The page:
The month of January threw up a number of talking points, none bigger than Adam Jones' retirement, Sam Burgess' progression and a bonafide England injury crisis

Adam Jones retires

January saw Adam Jones retire from test rugby and take his place alongside the grandees of Welsh rugby. He has had a fine career, featuring 95 caps for Wales and five for the British & Irish Lions. But whilst Jones’ caps are impressive his career can’t simply be measured in numbers. ‘Bomb’ introduced genuine stability to Wales’ set piece and ended a decade during which the Welsh scrum had been regarded, globally, as a weakness.

For eight years Adam Jones WAS the Welsh scrum and delivered a solidity of platform usually reserved for structures that sit amidst the North Sea. All three of Wales’ recent Grand Slams were built around the Welsh tight head and his scrummaging allowed a generation of Welsh backs and backrow forwards to flourish. This week Warren Gatland said that Jones’ retirement had come as a surprise. Although I’d imagine that Jones’ was more surprised when he found that the third choice tight head at his club was selected ahead of him for the Welsh squad. A baffling selection that ended a superb career.

Commercial and political pressure is hurting Sam Burgess’ development

January revealed exactly how much pressure Sam Burgess is under since his move from the NRL. Burgess is one of those unfortunate victims of professional sport where the commercial/ political pressure facing a player is as extreme as the playing pressure. The responsibility on his shoulders is massive, and exceeds anything that he can ‘military press’ in the gym. Despite a slow start to his union career, which is to be expected considering he has never played it before, an underlying commercial subtext means that Burgess has been fast tracked through union at a pace that simply doesn’t make sense.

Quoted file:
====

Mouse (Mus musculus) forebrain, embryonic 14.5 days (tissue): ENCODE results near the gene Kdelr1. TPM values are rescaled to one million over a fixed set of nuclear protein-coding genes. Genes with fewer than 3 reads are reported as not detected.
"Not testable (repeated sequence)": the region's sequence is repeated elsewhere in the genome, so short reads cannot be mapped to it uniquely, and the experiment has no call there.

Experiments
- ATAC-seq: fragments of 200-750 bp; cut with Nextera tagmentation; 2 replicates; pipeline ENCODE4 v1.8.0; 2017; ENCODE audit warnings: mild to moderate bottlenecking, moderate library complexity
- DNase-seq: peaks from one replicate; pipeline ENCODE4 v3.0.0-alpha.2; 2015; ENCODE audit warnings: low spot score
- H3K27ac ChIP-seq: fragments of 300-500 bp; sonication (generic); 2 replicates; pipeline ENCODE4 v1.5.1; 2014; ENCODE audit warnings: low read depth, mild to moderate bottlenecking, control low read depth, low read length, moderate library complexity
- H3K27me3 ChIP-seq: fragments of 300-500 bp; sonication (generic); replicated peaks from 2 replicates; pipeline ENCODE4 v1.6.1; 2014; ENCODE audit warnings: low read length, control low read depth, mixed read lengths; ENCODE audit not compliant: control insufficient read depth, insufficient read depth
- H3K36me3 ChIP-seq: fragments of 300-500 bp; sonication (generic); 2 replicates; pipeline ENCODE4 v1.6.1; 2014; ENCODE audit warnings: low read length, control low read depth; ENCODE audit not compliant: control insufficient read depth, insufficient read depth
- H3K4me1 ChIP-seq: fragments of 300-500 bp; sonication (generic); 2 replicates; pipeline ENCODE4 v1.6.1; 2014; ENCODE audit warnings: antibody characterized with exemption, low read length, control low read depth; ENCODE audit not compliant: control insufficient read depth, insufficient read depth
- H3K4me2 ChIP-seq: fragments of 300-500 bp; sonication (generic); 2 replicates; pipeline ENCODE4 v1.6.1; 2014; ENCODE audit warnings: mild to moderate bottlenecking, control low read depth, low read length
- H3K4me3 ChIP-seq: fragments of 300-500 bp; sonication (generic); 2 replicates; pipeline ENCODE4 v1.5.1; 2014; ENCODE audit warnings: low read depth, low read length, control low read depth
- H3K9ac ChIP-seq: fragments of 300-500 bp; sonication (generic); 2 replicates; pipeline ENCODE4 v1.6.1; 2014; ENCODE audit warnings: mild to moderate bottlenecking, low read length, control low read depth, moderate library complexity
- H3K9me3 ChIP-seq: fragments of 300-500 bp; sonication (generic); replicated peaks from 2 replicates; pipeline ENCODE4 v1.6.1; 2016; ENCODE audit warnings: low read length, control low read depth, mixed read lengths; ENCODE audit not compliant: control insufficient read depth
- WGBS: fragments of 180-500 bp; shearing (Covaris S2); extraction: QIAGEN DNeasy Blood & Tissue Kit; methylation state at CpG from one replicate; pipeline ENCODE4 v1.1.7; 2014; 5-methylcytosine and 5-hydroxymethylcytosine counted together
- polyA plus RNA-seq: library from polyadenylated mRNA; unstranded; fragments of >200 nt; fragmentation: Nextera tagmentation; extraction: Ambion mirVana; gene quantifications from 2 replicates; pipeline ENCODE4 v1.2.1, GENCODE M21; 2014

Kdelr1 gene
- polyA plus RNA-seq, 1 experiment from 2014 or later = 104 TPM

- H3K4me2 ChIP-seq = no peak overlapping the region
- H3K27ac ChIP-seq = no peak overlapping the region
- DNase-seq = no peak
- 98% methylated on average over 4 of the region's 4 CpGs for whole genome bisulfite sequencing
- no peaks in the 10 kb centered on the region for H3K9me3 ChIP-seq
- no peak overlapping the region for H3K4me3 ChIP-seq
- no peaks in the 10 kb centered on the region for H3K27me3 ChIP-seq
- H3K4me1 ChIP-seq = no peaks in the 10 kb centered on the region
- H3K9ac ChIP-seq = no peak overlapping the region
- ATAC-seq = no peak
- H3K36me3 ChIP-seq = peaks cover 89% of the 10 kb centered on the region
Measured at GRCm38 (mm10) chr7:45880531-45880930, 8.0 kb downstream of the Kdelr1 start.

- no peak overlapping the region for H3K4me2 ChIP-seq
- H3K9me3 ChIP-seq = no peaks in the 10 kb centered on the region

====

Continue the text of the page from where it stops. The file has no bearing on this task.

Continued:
Sam Burgess

Learning curve: Sam Burgess still has some way to go in Union (Pic Action Images)

Burgess’ progression is beyond ‘fast tracking’ and is verging on ‘Millennium Falcon’ tracking. 15 years ago code jumpers had a season in which to learn the game and would slowly move from the reserves into the first team and then to test level – if good enough. Sam Burgess however has gone straight into Bath’s first team, into the England Saxons’ squad and is now going to train with the full England squad – after a matter of months. Bath and England have a lot invested in Burgess. Let’s hope he doesn’t become the next Benji Marshall.

England are missing out on Armitage. World rugby is missing out on Giteau

In the UK, Steffon Armitage receives the headlines for his exclusion from test rugby due to playing outside his domestic league – he’s made a few other headlines in January too… However it is the exclusion of Matt Giteau, from the Wallabies team, which is more detrimental to rugby. Giteau, when injury free, is arguably the best player in the world. Although you’ll rarely hear his name mentioned in that context, as without test status many simply forget that he exists.

Matt Giteau

Still got it: Matt Giteau is still, pound for pound, one of the world’s best players (Pic Action Images)